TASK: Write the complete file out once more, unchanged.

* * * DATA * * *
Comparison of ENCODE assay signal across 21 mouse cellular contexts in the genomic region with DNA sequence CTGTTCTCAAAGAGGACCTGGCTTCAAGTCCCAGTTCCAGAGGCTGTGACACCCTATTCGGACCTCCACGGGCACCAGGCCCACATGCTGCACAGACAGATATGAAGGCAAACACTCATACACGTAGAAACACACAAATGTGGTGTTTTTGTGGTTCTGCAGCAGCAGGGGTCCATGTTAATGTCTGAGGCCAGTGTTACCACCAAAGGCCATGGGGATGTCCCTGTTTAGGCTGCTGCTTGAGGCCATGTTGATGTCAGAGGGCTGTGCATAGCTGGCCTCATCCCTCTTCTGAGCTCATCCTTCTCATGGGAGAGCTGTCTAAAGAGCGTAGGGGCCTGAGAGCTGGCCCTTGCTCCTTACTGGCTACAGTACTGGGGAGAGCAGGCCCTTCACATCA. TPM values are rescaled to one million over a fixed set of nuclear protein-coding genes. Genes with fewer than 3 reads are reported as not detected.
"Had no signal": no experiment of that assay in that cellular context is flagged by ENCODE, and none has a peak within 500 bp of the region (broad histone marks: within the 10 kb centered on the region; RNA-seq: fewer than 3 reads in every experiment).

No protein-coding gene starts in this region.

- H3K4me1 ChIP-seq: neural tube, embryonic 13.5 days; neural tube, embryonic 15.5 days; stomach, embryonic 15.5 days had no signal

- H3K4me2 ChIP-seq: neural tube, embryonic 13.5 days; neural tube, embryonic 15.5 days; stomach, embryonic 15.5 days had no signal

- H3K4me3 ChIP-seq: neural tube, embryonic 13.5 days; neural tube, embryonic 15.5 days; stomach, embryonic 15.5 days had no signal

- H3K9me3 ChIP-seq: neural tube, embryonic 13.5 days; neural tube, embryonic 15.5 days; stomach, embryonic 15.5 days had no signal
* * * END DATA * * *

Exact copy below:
Comparison of ENCODE assay signal across 21 mouse cellular contexts in the genomic region with DNA sequence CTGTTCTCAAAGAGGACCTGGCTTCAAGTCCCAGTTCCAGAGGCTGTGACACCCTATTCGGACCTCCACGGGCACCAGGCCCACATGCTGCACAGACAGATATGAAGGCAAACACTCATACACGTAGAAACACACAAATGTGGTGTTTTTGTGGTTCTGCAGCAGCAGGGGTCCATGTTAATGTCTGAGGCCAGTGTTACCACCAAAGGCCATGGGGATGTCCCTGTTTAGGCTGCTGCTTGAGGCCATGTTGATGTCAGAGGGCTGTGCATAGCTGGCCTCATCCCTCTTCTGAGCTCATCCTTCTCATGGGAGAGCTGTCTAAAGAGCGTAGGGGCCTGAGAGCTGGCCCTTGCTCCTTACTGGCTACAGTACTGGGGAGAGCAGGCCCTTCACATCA. TPM values are rescaled to one million over a fixed set of nuclear protein-coding genes. Genes with fewer than 3 reads are reported as not detected.
"Had no signal": no experiment of that assay in that cellular context is flagged by ENCODE, and none has a peak within 500 bp of the region (broad histone marks: within the 10 kb centered on the region; RNA-seq: fewer than 3 reads in every experiment).

No protein-coding gene starts in this region.

- H3K4me1 ChIP-seq: neural tube, embryonic 13.5 days; neural tube, embryonic 15.5 days; stomach, embryonic 15.5 days had no signal

- H3K4me2 ChIP-seq: neural tube, embryonic 13.5 days; neural tube, embryonic 15.5 days; stomach, embryonic 15.5 days had no signal

- H3K4me3 ChIP-seq: neural tube, embryonic 13.5 days; neural tube, embryonic 15.5 days; stomach, embryonic 15.5 days had no signal

- H3K9me3 ChIP-seq: neural tube, embryonic 13.5 days; neural tube, embryonic 15.5 days; stomach, embryonic 15.5 days had no signal